BARRY: If Roger serves like he did against Djokovic, break point opportunities will be few and far between. So it will be imperative for Andy to hold on to his service games and wait for the one service game where Federer misses a couple of first serves so he can get involved in a couple of baseline rallies. The reason Roger has been so good on the grass is because once he gets on the front foot he makes it so difficult for you. On this surface, if he hits a big serve and forehand he wins the point, on a slower court if he hits a big serve and forehand it comes back. I'm anticipating an old-fashioned grass-court match; there won't be serve and volley but I would imagine service breaks will be at a minimum. If Andy serves likes he did in the fourth set against Tsonga he doesn't win, if he serves like he did in the fourth set against David Ferrer he has a real chance.
skysports.com: Will playing aggressive tennis be the key for Murray?
BARRY: Absolutely. He needs to be aggressive period, whether that's body language, first serve, second serve, or returns. Everything he hits has to be positive because that's how Federer will play. The Swiss won't want to engage in 13-14 shot rallies as that is not what has won him 16 Grand Slams. He won't back off and if he misses a few balls he will keep going for them. Andy has to do the same and mustn't allow Federer to dictate him. The fact he has lost three big finals means he might start nervously but he cannot get intimidated.
skysports.com: Has Andy been too passive in previous Grand Slam finals then?
BARRY: Yes. He has tried to play carefully early on and against the greats, in big finals, you can't do that. The first set is so important; if you get in front you feel so much better and your opponent starts to chase. Murray needs to come out of the starting blocks like he means business and give Roger something to think about. Roger will expect Andy to work his way into the match rather than come out all guns blazing, so an attacking approach may make Federer recalibrate his plans and when the Swiss is forced to think he can come unstuck. Nadal makes him think and that's why he often loses to the Spaniard.
skysports.com: Federer has not won a Grand Slam since the Australian Open in 2010 and Murray has yet to lift a Major at all. Who is under the most pressure?
BARRY: It's difficult to say. Andy is now in his mid-twenties, has lost in his three Grand Slam finals and not claimed a set. We are desperate for him to end the 76-year wait for a men's singles champion at Wimbledon but we are wondering whether he can make that next step mentally. There are also question marks over whether Federer can still a string a Grand Slam-winning performance together. He will put tremendous pressure on himself to win another major and, of course, he has the added incentive of returning to world number one and overtaking Pete Sampras' length of time at the top of the rankings.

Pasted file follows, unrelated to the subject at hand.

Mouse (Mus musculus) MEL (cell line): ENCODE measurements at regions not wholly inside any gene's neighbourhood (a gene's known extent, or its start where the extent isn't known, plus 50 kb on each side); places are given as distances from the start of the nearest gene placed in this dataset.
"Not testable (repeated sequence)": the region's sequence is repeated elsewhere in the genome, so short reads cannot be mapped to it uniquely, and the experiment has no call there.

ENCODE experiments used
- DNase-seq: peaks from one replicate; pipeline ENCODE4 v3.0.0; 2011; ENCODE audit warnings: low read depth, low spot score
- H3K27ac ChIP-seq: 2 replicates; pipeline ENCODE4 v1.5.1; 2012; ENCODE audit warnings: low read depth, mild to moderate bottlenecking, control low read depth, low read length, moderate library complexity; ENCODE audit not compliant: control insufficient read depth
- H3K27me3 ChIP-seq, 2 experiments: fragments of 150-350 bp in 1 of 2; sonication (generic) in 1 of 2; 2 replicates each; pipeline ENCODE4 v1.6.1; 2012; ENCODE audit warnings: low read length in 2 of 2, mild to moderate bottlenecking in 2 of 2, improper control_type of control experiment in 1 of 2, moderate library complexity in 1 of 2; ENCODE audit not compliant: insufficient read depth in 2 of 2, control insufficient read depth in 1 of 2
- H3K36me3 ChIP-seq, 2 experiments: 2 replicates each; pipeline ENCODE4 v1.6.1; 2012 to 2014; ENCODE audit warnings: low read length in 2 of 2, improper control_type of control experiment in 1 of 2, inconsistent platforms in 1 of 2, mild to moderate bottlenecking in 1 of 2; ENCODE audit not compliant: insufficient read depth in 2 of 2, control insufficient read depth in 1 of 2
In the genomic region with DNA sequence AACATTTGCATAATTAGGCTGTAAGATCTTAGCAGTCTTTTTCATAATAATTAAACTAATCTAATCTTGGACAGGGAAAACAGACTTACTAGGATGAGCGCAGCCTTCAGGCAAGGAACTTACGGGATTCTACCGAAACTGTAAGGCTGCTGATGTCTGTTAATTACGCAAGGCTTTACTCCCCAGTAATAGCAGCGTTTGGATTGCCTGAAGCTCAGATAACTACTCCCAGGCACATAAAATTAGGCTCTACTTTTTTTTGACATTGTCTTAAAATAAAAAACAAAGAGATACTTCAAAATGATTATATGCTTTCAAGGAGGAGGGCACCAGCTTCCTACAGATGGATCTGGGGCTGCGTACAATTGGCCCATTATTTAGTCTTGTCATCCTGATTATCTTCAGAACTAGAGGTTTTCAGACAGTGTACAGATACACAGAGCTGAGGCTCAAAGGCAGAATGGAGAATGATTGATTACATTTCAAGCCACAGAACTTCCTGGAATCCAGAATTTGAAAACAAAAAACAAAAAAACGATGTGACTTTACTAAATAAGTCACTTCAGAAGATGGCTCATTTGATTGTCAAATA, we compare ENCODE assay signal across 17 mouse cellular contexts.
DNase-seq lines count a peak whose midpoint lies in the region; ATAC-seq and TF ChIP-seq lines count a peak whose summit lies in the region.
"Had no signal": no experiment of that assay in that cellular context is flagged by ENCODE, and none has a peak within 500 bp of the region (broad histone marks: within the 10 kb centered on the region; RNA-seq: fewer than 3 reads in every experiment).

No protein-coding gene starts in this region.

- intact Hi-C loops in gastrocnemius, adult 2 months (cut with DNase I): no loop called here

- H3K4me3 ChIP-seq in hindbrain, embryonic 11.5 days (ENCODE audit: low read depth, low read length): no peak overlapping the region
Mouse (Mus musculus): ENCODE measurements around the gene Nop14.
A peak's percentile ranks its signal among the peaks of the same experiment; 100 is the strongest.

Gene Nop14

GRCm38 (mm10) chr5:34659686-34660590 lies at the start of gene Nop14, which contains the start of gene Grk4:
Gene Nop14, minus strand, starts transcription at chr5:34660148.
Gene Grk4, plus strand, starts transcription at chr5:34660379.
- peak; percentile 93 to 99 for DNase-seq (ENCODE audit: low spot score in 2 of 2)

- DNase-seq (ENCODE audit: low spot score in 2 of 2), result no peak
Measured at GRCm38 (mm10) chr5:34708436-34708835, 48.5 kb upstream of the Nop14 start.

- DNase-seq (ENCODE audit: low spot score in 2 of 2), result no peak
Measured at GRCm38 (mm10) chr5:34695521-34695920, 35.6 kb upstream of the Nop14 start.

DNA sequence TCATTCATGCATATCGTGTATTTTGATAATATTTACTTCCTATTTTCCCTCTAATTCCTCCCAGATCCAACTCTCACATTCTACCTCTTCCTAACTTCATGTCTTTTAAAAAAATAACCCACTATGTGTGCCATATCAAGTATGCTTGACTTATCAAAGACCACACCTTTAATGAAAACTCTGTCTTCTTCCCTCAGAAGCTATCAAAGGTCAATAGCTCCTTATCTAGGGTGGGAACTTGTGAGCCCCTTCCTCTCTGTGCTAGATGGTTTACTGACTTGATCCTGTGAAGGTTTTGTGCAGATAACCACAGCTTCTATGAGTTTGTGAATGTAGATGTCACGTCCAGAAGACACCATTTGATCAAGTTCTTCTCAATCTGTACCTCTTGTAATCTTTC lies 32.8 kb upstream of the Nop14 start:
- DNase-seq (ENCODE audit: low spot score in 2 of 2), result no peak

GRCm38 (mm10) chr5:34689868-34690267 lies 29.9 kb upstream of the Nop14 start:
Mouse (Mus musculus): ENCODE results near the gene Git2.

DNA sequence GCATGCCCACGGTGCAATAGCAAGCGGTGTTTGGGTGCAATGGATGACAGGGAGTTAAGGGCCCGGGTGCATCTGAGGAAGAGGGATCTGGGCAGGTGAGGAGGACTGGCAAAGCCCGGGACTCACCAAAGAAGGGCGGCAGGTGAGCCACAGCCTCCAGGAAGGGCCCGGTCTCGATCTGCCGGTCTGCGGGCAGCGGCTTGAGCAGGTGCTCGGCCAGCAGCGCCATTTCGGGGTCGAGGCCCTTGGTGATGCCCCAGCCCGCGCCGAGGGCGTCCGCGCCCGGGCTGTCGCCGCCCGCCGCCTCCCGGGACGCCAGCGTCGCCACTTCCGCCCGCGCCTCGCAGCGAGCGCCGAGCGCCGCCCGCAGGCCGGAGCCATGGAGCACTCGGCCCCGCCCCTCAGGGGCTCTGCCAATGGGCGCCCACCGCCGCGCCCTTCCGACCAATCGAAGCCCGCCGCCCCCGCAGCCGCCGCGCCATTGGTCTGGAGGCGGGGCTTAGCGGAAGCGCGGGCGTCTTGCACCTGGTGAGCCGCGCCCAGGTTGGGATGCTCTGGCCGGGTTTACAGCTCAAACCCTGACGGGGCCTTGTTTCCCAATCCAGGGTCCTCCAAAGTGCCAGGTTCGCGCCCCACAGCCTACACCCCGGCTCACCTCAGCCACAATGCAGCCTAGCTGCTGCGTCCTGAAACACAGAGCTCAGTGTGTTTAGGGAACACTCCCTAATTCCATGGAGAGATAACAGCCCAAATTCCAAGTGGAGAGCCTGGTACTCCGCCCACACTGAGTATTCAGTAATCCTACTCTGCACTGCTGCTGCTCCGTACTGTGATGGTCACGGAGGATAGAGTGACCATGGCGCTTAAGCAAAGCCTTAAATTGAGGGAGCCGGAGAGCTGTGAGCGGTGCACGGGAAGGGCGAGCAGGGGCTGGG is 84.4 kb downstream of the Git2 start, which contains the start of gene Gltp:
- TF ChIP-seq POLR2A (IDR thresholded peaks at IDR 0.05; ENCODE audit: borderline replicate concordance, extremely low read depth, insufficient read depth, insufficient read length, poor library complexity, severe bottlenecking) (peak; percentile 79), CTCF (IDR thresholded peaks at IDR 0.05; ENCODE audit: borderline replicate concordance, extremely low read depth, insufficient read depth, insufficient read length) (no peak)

skysports.com: What will Andy's coach, Ivan Lendl, be saying to his man in the lead up to the final?
BARRY: It's not how much he says but what he says. He needs to tell Andy something that is concise and easy to digest. That might be two minutes on the practice court on Saturday or sometime on Sunday morning and I suspect it will be something along the lines of: 'Remember what a great tennis player you are. Keep your head up, keep your body language strong and the first time you have half a chance go for it'. That chance might be the third point of the match, at 0-30 on Federer's serve, or 5-5 in the first-set tiebreak and hopefully Lendl's words can help Murray take it.
skysports.com: So, who will win the Wimbledon title and why?
BARRY: I think Federer will win as he has such excellent weapons, especially on a grass court. He has one of the best serves in the game, one of the best forehands in the game, moves great and, as we saw against Djokovic, his backhand if pretty awesome, too; he has great variation. In a crisis, Federer has so many go-to shots, as well as the experience of winning 16 Grand Slams - but if Andy is aggressive, and plays like he did in the final two sets against Ferrer in the quarter-finals, he has a chance. Let's hope he can do it.